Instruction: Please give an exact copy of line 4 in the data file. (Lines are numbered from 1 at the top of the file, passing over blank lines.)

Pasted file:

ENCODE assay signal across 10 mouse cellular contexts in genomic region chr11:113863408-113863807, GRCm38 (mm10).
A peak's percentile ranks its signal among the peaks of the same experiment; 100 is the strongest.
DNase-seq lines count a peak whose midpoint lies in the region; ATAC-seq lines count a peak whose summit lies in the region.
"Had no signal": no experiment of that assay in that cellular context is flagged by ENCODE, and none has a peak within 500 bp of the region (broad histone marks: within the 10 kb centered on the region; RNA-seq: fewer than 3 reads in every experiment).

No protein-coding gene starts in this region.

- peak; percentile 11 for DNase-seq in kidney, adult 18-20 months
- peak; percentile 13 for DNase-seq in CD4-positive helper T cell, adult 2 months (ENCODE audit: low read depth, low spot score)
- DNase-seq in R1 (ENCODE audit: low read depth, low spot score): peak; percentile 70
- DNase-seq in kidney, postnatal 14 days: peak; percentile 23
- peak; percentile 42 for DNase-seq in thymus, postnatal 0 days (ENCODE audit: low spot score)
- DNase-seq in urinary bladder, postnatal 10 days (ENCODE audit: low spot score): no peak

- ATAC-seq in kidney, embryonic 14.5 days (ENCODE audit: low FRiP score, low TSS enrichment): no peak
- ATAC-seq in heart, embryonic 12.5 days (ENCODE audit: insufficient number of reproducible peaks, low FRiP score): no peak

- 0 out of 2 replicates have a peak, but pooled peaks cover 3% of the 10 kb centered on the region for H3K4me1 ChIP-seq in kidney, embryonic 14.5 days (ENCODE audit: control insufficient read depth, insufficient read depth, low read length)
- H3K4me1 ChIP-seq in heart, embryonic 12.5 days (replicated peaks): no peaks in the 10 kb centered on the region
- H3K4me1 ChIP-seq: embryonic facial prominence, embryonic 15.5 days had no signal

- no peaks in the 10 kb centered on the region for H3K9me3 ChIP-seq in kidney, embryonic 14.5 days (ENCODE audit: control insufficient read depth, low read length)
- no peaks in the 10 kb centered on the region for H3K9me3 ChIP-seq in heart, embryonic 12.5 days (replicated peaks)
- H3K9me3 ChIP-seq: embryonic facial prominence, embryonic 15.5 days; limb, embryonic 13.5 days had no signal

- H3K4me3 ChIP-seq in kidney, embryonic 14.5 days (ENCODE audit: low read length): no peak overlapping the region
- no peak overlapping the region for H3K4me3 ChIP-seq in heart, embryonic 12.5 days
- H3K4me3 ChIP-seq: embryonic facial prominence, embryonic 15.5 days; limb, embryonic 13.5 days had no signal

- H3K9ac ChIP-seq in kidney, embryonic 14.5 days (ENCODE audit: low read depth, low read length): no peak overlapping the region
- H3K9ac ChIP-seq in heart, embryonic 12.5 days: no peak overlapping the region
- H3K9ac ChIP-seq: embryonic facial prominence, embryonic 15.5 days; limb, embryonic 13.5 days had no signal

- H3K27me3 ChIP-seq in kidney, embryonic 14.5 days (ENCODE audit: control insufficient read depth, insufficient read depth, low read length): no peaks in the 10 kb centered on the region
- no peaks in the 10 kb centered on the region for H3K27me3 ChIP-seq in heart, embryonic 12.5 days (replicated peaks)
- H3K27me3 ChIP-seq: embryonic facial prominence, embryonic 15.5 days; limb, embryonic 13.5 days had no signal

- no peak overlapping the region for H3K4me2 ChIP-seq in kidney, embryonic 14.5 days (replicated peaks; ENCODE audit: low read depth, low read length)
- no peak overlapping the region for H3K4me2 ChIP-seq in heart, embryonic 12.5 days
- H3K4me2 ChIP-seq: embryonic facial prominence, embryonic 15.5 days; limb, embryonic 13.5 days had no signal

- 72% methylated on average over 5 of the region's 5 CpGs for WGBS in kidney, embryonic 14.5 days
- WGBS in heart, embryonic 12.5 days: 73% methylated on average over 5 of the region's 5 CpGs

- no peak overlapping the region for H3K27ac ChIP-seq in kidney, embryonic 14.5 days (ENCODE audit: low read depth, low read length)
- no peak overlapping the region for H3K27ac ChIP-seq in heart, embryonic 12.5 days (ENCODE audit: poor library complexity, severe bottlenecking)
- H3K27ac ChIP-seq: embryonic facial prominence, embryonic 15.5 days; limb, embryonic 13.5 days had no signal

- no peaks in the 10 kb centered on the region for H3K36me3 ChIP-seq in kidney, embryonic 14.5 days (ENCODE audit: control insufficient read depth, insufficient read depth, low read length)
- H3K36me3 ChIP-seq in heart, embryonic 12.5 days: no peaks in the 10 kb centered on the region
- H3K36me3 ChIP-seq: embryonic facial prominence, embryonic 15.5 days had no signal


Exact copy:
"Had no signal": no experiment of that assay in that cellular context is flagged by ENCODE, and none has a peak within 500 bp of the region (broad histone marks: within the 10 kb centered on the region; RNA-seq: fewer than 3 reads in every experiment).